This last point is of fundamental importance, to guarantee people a space in which to be authentic and bring out what is truly relevant to them. It is certainly the interviewer’s responsibility to keep the destination in mind, so as to collect the necessary information because it is functional to the objectives of the project, but detours and alternative routes can prove to be the harbinger of pleasant surprises. Thanks to the unexpected paths that people’s stories sometimes take, questions can be adjusted to gather information even more effectively for research purposes.

Before starting the activity at Forel, an internal communication was sent to all collaborators so that they were appropriately informed of the initiative and its methods and purposes. The preliminary sharing allowed everyone to reflect on what was proposed and on the opportunity to join it or not. A participation experienced as imposed, on the contrary, would have undermined the genuineness of the responses, compromising the value of the information collected and the quality of the resulting actions.

The TSW team of researchers carried out the interviews at the company, in a confidential environment, dedicating adequate time to each person who freely decided to join the project. The almost total participation confirms how meaningful it is for people to have someone willing to listen to their story.

The fact that the interviewers were external and the guarantee of anonymity in reporting to the Management certainly encouraged even the most fearful or reticent. However, these preconditions would not have been effective in persuading them to participate if there had not been an underlying desire to make their voice heard and be listened to.

Project closure

The project is currently in the final stage.

The return to the property will take place with a report of aggregate information, respecting the anonymity of the respondents. The document will report the main evidence emerging from the stories collected, the positive aspects (which confirm the good practices adopted by the company), but also and above all any more widespread inconveniences and critical issues, which can inevitably be found within an organization.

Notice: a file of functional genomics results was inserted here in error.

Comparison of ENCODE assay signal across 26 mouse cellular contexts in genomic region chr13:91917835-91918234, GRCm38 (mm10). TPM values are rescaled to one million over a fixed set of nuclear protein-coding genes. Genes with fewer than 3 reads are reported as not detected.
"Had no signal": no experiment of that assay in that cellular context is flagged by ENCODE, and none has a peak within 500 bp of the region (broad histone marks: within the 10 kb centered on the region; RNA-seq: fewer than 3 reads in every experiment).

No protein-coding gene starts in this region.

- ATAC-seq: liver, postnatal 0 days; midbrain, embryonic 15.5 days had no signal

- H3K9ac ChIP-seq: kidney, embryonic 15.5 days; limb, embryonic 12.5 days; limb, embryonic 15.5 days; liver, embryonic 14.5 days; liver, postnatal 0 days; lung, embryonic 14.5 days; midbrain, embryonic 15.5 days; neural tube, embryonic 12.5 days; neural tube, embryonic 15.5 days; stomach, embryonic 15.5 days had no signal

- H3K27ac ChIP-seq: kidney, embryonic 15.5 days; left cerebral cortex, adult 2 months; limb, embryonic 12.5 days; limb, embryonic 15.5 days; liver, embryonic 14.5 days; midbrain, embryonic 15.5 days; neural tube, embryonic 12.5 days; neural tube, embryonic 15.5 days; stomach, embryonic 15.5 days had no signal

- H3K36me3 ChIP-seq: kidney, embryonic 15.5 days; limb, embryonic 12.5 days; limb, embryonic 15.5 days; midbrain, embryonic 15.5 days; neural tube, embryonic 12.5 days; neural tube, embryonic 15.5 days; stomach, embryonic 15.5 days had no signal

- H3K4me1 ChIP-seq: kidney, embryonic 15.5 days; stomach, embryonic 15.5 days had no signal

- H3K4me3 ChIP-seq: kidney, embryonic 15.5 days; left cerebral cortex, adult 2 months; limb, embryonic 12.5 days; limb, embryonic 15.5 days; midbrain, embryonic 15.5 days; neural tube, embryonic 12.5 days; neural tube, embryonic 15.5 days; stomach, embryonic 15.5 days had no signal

In particular, an in-depth analysis, if necessary, is envisaged on specific problems of certain company areas/departments.

The perspective

The assessment conducted by TSW is in all respects a research project, but it also represents something more. The interviews, in fact, already constitute an organizational intervention in themselves: not only are information collected, but a substantial change is initiated in the company. As Edgar Schein teaches us “once interviewed, collaborators expect consequent actions. They will talk to each other, thus changing opinions and perceptions in unknown directions.”

The voices collected now enable Forel to plan targeted and varied interventions to promote collaborator well-being, good internal relations and long-lasting collaborative relationships based on mutual trust, all elements that give the company a sure competitive advantage.

Among the actions that the Owner will have to evaluate, there will also be space for further research activities. Ad hoc projects may be aimed, for example, at specific homogeneous groups in terms of needs or desires, always with a view to building the best experience in the workplace together with them and for them.

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9 February 2024 Michela Tosatto